Last night it was clear, and we went outside after 11pm to look up at the Perseids, and hey presto, we saw lots of meteor streaks! It’s the first time I have seen multiple meteors: they happened every minute or two, some were long spectacluar streaks of light (it’s the ‘afterglow’), and some were shorter, almost like seeing a bird flying across the sky! Most of the streaks came from the North East, heading South West, but one or two came from different angles.
We also saw two satellites travelling across the night sky.
Over the summer, we’ve had two nice reviews from fun2tap and Appysmarts.
Fun2Tap said: “This new app is an excellent way to make the introduction to the natural world” “Simple and straightforward, and your kids will know their basic plant and animal parts in no time”
You can read the review in detail here
“liked: the concept. Good educational value” You can read the review in detail here
Naming Parts of Plants and Animals
This app helps children become familiar with the basic structure of plants, trees and different types of animals. As well as placing component parts and labels onto a picture, children can click to hear and read more information. It is available for iPad and Mac and on our subscription site.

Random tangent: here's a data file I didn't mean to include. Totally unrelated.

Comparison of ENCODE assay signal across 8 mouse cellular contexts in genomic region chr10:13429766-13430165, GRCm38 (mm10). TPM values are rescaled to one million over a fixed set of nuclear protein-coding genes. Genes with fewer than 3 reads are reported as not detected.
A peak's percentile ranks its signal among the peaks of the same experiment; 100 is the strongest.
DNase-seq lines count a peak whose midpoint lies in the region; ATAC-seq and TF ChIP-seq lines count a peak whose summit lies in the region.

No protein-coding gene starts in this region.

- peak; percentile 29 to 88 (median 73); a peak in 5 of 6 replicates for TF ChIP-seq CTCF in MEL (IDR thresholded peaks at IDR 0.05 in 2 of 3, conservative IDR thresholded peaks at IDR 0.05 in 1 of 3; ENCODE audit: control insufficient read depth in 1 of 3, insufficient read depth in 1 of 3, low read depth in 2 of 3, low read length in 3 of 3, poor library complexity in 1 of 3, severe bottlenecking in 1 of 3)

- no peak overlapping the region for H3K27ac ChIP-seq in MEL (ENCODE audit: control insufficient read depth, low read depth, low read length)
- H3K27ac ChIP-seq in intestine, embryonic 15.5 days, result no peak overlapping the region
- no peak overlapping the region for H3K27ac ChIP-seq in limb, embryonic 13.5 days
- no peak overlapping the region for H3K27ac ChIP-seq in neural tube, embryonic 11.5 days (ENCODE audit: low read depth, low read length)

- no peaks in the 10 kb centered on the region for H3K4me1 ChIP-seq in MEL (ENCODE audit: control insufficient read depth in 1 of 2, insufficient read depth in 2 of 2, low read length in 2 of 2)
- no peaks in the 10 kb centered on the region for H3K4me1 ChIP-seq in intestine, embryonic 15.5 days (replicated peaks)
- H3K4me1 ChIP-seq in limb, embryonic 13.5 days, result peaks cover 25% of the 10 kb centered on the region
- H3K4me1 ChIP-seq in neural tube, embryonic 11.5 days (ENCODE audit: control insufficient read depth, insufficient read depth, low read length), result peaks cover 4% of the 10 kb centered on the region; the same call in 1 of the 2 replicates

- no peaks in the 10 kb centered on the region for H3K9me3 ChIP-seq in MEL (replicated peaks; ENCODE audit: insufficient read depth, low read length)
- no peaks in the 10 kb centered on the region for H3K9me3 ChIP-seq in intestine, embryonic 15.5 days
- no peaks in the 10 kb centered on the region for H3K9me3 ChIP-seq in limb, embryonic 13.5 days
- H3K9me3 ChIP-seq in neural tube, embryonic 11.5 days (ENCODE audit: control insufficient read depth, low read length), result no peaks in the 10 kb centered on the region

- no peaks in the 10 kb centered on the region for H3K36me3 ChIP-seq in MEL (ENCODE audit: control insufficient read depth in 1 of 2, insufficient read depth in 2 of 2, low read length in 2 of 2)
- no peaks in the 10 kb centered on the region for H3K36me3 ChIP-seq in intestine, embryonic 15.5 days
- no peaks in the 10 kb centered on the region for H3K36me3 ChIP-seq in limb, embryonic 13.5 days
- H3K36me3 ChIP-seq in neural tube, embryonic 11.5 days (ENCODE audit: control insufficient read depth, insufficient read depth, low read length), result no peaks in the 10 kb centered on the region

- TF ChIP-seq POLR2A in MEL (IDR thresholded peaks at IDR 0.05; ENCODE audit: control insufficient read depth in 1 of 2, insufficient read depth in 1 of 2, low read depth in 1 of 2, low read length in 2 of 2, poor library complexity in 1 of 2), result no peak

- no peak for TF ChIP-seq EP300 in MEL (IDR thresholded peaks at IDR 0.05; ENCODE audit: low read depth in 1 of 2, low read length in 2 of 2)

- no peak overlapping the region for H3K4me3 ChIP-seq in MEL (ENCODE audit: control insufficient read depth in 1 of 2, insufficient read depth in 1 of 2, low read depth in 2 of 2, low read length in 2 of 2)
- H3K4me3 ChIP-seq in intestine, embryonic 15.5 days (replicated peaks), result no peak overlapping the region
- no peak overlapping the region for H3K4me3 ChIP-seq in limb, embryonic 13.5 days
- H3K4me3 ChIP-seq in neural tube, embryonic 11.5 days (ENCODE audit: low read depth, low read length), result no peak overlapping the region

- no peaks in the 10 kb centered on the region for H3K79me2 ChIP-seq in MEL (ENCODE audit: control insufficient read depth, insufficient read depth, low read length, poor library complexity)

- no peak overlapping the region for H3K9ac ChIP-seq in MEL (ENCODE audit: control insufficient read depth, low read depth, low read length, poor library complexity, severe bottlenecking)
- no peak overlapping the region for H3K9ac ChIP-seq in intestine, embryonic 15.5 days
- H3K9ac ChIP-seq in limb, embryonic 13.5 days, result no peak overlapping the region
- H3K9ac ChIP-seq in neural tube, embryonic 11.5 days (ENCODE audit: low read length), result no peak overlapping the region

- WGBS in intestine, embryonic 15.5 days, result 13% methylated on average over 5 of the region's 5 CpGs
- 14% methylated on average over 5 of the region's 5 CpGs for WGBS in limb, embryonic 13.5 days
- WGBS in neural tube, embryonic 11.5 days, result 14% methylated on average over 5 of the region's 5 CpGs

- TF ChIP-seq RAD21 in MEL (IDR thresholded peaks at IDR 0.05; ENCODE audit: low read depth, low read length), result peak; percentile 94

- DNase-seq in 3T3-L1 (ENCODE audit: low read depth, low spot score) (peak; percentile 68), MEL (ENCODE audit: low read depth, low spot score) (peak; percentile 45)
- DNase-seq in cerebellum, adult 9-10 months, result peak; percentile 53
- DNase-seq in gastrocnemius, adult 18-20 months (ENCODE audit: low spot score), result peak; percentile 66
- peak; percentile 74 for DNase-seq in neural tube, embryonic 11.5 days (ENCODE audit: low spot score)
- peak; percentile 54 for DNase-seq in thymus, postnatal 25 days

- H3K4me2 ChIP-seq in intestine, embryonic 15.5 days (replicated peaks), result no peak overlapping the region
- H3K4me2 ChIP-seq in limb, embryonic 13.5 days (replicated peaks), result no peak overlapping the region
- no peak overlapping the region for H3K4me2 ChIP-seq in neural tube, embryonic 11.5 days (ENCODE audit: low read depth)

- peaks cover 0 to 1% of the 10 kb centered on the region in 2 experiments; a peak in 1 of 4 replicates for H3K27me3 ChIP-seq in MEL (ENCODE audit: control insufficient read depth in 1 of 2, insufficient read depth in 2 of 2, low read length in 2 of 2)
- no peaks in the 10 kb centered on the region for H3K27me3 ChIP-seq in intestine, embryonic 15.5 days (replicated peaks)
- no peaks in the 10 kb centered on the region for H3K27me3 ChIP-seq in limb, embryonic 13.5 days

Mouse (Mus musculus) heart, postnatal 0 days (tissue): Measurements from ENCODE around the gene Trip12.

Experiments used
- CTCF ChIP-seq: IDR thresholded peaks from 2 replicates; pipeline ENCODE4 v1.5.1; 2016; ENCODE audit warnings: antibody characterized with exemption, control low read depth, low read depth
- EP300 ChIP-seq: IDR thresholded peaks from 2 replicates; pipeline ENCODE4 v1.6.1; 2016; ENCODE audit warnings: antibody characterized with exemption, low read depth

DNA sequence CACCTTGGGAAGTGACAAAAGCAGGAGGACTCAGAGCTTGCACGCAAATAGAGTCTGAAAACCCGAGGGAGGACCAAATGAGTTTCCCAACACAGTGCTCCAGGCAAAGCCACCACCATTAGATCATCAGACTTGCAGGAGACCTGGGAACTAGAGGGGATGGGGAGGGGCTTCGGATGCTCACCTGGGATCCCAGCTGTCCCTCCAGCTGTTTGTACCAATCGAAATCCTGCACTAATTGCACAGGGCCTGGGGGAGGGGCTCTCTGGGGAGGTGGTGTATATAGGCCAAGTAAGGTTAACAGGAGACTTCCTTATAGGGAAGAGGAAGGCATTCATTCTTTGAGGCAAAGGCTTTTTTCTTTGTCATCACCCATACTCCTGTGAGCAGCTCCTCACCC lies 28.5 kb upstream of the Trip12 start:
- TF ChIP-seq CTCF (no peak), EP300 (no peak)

As you can see, our website has a new look to it, thanks to the hard work by Sarah Longworth. The new site shows our new science activities in our new subscription site, and available for use on tablets. Our old web pages, with details about our CD-ROM titles are still available by clicking on the CDROM tab.
Online subscription servive
We have also launched an online subscription service called “Smudge’s Early Science” where our brand new interactive science activities, and support material can be used online. This is available by a secure login page, and cost just £20 + VAT for individual apps or £100 + VAT for all of the apps for a 12 month subscriptions for the whole school. Login here
We Love Science walks Offa’s Dyke
Will had a much needed week off from running our social media and walked 81 miles along Offa’s Dyke on the Welsh/English border. In a change to the usual science blog posts, he tells his story in the current entry in the We Love Science blog